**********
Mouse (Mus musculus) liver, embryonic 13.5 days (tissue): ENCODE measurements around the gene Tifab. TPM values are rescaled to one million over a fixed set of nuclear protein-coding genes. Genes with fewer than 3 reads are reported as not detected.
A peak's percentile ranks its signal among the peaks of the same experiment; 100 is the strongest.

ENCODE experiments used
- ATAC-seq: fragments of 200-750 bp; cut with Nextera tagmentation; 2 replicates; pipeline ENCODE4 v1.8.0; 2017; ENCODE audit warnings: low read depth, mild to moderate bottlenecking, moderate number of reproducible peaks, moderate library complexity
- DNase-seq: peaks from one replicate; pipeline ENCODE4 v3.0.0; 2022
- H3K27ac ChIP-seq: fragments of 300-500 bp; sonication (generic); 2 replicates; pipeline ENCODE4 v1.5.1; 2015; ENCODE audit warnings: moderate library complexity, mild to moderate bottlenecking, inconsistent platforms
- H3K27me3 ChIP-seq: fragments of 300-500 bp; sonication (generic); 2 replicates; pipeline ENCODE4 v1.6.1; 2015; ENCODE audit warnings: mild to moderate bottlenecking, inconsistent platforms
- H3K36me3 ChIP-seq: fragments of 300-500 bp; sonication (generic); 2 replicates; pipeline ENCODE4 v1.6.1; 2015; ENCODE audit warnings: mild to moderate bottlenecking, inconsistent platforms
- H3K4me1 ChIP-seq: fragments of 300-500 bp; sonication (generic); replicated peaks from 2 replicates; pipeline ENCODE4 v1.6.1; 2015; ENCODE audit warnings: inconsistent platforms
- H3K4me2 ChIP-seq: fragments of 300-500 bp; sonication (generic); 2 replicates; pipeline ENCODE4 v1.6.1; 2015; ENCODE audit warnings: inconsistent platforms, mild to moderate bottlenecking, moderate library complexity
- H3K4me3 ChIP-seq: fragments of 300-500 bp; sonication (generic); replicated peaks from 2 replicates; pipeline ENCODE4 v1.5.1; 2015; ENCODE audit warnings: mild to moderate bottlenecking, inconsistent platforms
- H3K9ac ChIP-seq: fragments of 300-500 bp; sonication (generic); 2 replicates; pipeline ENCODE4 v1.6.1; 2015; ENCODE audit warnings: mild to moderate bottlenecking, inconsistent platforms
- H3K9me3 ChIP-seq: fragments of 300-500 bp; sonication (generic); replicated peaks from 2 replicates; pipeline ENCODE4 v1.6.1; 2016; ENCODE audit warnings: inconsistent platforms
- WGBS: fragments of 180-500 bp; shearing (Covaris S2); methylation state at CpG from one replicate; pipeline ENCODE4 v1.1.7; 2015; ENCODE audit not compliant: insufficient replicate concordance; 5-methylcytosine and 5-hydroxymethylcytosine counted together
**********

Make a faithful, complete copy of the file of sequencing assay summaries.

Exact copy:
Mouse (Mus musculus) liver, embryonic 13.5 days (tissue): ENCODE measurements around the gene Tifab. TPM values are rescaled to one million over a fixed set of nuclear protein-coding genes. Genes with fewer than 3 reads are reported as not detected.
A peak's percentile ranks its signal among the peaks of the same experiment; 100 is the strongest.

ENCODE experiments used
- ATAC-seq: fragments of 200-750 bp; cut with Nextera tagmentation; 2 replicates; pipeline ENCODE4 v1.8.0; 2017; ENCODE audit warnings: low read depth, mild to moderate bottlenecking, moderate number of reproducible peaks, moderate library complexity
- DNase-seq: peaks from one replicate; pipeline ENCODE4 v3.0.0; 2022
- H3K27ac ChIP-seq: fragments of 300-500 bp; sonication (generic); 2 replicates; pipeline ENCODE4 v1.5.1; 2015; ENCODE audit warnings: moderate library complexity, mild to moderate bottlenecking, inconsistent platforms
- H3K27me3 ChIP-seq: fragments of 300-500 bp; sonication (generic); 2 replicates; pipeline ENCODE4 v1.6.1; 2015; ENCODE audit warnings: mild to moderate bottlenecking, inconsistent platforms
- H3K36me3 ChIP-seq: fragments of 300-500 bp; sonication (generic); 2 replicates; pipeline ENCODE4 v1.6.1; 2015; ENCODE audit warnings: mild to moderate bottlenecking, inconsistent platforms
- H3K4me1 ChIP-seq: fragments of 300-500 bp; sonication (generic); replicated peaks from 2 replicates; pipeline ENCODE4 v1.6.1; 2015; ENCODE audit warnings: inconsistent platforms
- H3K4me2 ChIP-seq: fragments of 300-500 bp; sonication (generic); 2 replicates; pipeline ENCODE4 v1.6.1; 2015; ENCODE audit warnings: inconsistent platforms, mild to moderate bottlenecking, moderate library complexity
- H3K4me3 ChIP-seq: fragments of 300-500 bp; sonication (generic); replicated peaks from 2 replicates; pipeline ENCODE4 v1.5.1; 2015; ENCODE audit warnings: mild to moderate bottlenecking, inconsistent platforms
- H3K9ac ChIP-seq: fragments of 300-500 bp; sonication (generic); 2 replicates; pipeline ENCODE4 v1.6.1; 2015; ENCODE audit warnings: mild to moderate bottlenecking, inconsistent platforms
- H3K9me3 ChIP-seq: fragments of 300-500 bp; sonication (generic); replicated peaks from 2 replicates; pipeline ENCODE4 v1.6.1; 2016; ENCODE audit warnings: inconsistent platforms
- WGBS: fragments of 180-500 bp; shearing (Covaris S2); methylation state at CpG from one replicate; pipeline ENCODE4 v1.1.7; 2015; ENCODE audit not compliant: insufficient replicate concordance; 5-methylcytosine and 5-hydroxymethylcytosine counted together